Earlier this year, the City of Frontenac in southeast Kansas requested $3,500 to provide documentation surrounding the secretive dismissal of city employees. Now the city says state law doesn’t require them to provide the documentation, but the Kansas Press Association disagrees.

Officials’ actions raise questions about what the city is trying to hide about the September 16 firing of then-City Administrator Brad Reams, City Clerk Teri Kutz, and City Attorney Tim Fielder, without a discussion or executive session.

On November 17, the Pittsburg Morning Sun asked for “All electronic and written communications, including but not limited to letters, text messages and emails, sent to or from Frontenac City Council members John Macary, Pat Clinton, LaDonna Pyle, Mike Snow, Marc McCully, David Hogard, and Brad Reams, Tim Fielder, Terri Kutz, and Linda Grilz for the period Monday, August 26, 2019, to Tuesday, September 17, 2019.”

The City of Frontenac then responded that, without the city attorney they had fired just a few days before, they could not respond to the request. But as the Morning Sun reported, state law allows for no such exemption. A few days later, the city said it would cost $3,500 to provide the requested records.

The Sentinel sent an identical records request on November 25 but got a very different answer.

New Frontenac City Attorney Stephen Angermayer replied that, under the Kansas Open Records Act, a “‘public record’ shall not include: records which are maintained or kept by an individual who is a member of the legislature or of the governing body of any political or taxing subdivision of the state.”

However, in 2016, KORA was amended to clarify the exemption applies to personal notes made by an individual and that, “Any recorded information, regardless of … location, which is made, maintained or kept by or is in the possession of (A) Any public agency; or (B) any officer or employee of a public agency pursuant to the officer’s or employee’s official duties and which is related to the functions, activities, programs or operations of any public agency. (K.S.A. 45-217(g)(1).)”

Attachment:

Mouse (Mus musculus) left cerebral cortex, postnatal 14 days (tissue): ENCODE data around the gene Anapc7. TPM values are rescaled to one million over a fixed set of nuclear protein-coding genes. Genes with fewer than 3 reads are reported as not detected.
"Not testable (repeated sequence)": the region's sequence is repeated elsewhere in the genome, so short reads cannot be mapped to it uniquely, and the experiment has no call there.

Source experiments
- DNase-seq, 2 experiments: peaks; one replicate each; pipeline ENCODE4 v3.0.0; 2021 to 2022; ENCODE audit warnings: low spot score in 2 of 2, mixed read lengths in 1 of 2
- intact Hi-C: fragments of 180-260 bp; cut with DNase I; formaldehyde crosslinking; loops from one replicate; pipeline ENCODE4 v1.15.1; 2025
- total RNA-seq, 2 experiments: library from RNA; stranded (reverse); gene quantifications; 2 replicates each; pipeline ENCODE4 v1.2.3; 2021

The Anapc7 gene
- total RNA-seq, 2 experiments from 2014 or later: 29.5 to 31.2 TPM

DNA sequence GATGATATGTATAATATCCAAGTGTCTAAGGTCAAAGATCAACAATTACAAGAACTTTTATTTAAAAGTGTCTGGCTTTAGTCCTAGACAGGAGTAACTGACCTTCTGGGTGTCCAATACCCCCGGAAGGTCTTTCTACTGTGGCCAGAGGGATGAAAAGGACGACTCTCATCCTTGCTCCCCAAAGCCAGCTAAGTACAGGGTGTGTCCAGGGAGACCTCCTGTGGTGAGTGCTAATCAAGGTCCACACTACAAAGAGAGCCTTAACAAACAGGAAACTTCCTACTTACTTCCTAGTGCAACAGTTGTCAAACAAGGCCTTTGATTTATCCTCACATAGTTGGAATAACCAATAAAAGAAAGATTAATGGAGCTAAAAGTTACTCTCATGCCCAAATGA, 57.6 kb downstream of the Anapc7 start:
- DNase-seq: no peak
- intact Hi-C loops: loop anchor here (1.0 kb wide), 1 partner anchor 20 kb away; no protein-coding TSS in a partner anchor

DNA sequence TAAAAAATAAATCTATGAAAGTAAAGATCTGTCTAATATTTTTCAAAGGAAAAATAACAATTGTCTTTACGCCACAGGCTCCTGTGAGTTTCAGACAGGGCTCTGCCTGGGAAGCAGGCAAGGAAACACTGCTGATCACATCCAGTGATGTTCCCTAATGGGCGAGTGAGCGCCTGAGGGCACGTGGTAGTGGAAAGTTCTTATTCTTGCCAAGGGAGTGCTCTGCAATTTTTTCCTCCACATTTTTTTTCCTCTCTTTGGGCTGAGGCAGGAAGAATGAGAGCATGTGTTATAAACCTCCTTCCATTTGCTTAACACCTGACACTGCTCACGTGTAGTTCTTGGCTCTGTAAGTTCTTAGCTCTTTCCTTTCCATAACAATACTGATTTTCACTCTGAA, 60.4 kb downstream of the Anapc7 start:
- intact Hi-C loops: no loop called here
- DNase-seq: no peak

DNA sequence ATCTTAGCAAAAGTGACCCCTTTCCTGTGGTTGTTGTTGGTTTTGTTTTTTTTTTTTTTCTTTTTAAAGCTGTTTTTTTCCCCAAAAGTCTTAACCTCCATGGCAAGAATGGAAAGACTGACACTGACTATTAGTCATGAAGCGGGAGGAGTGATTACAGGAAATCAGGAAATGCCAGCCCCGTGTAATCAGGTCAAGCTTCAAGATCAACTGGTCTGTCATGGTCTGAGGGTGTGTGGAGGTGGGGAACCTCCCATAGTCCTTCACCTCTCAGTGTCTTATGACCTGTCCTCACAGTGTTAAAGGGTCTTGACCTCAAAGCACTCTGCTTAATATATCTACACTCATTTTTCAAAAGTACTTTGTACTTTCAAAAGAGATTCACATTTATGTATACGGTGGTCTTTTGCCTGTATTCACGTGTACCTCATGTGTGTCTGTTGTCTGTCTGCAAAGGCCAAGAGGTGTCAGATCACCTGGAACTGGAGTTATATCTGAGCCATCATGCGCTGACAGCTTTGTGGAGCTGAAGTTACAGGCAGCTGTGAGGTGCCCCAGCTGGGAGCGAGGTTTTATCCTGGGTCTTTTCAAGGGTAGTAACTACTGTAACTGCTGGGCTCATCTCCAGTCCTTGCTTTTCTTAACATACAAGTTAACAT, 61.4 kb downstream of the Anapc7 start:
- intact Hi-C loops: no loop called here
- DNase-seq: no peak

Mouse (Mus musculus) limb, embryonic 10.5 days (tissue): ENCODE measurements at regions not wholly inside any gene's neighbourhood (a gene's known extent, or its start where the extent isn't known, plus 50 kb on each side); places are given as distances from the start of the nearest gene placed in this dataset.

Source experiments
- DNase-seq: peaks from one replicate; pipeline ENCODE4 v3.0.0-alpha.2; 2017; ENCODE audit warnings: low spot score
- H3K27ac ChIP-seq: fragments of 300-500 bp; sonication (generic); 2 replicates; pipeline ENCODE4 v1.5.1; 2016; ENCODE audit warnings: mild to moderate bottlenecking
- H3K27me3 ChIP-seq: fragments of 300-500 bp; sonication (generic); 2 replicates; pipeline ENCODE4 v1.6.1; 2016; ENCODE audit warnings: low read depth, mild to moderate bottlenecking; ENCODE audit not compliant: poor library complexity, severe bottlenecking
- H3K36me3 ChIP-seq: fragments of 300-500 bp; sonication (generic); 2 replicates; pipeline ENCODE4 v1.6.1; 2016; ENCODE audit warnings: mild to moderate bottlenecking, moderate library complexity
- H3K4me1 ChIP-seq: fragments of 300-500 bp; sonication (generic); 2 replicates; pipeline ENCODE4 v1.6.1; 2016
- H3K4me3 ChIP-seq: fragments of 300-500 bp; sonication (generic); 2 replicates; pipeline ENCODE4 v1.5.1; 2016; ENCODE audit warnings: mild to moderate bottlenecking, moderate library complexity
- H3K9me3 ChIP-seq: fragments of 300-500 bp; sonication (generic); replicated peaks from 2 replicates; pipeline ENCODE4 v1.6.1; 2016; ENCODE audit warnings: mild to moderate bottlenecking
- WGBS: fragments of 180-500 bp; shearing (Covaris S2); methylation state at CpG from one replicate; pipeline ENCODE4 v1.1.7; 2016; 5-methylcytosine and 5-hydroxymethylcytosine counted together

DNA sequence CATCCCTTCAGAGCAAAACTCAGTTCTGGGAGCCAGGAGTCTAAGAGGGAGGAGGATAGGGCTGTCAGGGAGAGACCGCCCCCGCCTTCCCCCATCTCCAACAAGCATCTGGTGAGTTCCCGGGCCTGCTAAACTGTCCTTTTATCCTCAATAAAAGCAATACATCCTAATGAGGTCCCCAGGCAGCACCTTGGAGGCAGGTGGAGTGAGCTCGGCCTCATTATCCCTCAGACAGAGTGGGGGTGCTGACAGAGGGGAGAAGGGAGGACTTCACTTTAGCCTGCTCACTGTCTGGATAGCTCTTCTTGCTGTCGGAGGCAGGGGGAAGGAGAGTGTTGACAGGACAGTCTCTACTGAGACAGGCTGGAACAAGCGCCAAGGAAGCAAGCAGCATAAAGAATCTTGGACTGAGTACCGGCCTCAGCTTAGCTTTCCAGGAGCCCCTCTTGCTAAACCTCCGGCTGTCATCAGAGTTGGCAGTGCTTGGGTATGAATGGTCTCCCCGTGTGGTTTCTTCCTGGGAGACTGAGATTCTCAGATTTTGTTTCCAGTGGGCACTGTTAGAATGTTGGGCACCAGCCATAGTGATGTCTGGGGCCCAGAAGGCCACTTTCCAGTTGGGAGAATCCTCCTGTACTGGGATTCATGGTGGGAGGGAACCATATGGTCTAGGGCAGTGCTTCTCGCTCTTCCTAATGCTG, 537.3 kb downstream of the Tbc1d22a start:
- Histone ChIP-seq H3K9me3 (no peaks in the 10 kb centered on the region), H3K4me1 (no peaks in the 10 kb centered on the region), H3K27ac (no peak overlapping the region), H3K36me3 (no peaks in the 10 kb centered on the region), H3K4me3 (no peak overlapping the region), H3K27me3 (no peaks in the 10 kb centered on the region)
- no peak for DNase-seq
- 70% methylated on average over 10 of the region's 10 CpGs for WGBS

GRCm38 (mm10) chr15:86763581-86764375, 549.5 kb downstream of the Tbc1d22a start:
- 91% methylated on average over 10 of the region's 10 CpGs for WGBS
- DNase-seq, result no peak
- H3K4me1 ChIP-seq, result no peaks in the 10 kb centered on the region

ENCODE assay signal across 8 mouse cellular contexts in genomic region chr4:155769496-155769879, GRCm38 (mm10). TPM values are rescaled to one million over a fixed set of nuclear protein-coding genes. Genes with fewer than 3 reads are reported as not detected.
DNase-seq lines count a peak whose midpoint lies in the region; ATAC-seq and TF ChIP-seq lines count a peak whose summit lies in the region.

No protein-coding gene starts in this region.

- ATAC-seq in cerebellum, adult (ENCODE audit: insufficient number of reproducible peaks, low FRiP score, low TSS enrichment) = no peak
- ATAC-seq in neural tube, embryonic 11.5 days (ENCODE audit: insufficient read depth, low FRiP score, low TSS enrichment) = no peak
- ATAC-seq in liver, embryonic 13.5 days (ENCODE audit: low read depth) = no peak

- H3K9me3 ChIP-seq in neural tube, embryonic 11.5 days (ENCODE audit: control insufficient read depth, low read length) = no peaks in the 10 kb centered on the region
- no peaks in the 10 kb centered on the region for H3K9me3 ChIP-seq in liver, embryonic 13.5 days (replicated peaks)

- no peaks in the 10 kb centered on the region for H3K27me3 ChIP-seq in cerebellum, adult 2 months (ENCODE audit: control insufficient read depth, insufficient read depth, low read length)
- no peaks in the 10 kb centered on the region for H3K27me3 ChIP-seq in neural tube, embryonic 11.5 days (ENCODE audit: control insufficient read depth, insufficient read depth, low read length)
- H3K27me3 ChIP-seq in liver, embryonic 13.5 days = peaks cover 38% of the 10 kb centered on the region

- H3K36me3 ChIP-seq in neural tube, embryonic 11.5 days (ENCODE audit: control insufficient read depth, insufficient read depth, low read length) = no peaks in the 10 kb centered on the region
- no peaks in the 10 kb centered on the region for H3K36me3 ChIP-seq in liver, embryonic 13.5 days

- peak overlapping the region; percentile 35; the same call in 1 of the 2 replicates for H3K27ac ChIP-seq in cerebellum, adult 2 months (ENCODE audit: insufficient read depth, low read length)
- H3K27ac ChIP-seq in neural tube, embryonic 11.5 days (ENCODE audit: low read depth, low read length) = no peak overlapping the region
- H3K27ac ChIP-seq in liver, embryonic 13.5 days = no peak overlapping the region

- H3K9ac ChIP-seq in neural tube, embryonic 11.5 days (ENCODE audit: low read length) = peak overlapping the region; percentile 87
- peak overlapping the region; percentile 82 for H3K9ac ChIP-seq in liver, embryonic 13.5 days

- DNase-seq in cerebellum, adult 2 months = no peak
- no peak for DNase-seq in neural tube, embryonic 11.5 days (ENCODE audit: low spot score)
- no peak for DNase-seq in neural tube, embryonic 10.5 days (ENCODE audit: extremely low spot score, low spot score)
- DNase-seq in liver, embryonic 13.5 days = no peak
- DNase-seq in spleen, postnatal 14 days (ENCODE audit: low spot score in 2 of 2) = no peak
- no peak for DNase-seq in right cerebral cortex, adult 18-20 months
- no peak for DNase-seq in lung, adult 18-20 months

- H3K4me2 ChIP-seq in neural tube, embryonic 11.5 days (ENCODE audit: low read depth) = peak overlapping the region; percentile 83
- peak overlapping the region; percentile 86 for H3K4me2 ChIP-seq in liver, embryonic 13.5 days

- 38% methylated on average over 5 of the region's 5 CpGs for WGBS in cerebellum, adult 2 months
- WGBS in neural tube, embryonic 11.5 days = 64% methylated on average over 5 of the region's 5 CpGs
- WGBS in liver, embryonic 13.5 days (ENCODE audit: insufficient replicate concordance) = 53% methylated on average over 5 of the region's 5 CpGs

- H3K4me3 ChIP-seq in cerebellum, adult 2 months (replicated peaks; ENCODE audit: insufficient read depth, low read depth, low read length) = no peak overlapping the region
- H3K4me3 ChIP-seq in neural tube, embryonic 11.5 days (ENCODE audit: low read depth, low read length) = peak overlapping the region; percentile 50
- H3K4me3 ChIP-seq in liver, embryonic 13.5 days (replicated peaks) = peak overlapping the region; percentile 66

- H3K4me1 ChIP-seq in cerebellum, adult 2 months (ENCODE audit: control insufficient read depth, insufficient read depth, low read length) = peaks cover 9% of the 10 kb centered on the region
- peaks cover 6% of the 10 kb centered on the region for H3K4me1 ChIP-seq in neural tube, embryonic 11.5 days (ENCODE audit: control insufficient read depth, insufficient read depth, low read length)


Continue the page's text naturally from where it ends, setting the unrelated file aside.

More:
The Sentinel then sent Angermayer another letter outlining serious concerns with the response and noting KORA “shall be liberally construed and applied to promote” openness according to KSA 45-216. In other words, records are presumed open and the requested records must be released unless an exemption applies. The burden rests on the public entity to prove the requested records are exempt from disclosure.

On September 17, 2019, the Pittsburg Morning Sun requested the very same information, and indeed as did THE SENTINEL on November 25, 2019 when WE submitted the identical request. The City Clerk correctly determined the records were in fact “open”. Now THEY SAY THE reCORDS ARE not open.

Additionally, the Sentinel cited the 2016 changes in the law.

Angermayer returned substantially the same response as they did with the first request while citing a 2015 opinion by Attorney General Derek Schmidt, which was apparently the source of the 2016 changes.

Kansas Press Association Legal Adviser Max Kautsch said Angermayer’s interpretation is incorrect.

“While the statute the city attorney cited, K.S.A. 45-217(g)(3)(B), does exempt ‘records which are made, maintained or kept by an individual who is a member of the legislature or of the governing body of any political or taxing subdivision of the state,’ that statute does not apply to the papers’ requests,” Kautsch wrote in an email. “As a commentator wrote when the law was originally passed in the 1980s, the legislative intent of that language was ‘to exclude records kept by individual members but not records of the governing bodies they serve. It excuses individual members of such governing bodies from the burden of producing records that they maintain personally in their performance of official duties, but the records of the governing bodies they serve are still considered public records and thus must be made available.'”

“As the records requested by the paper relate to the activities of the governing body, rather than personal records of any administrator, the provision cited by the city attorney is inapplicable, and the city must respond in a manner compliant with KORA.”

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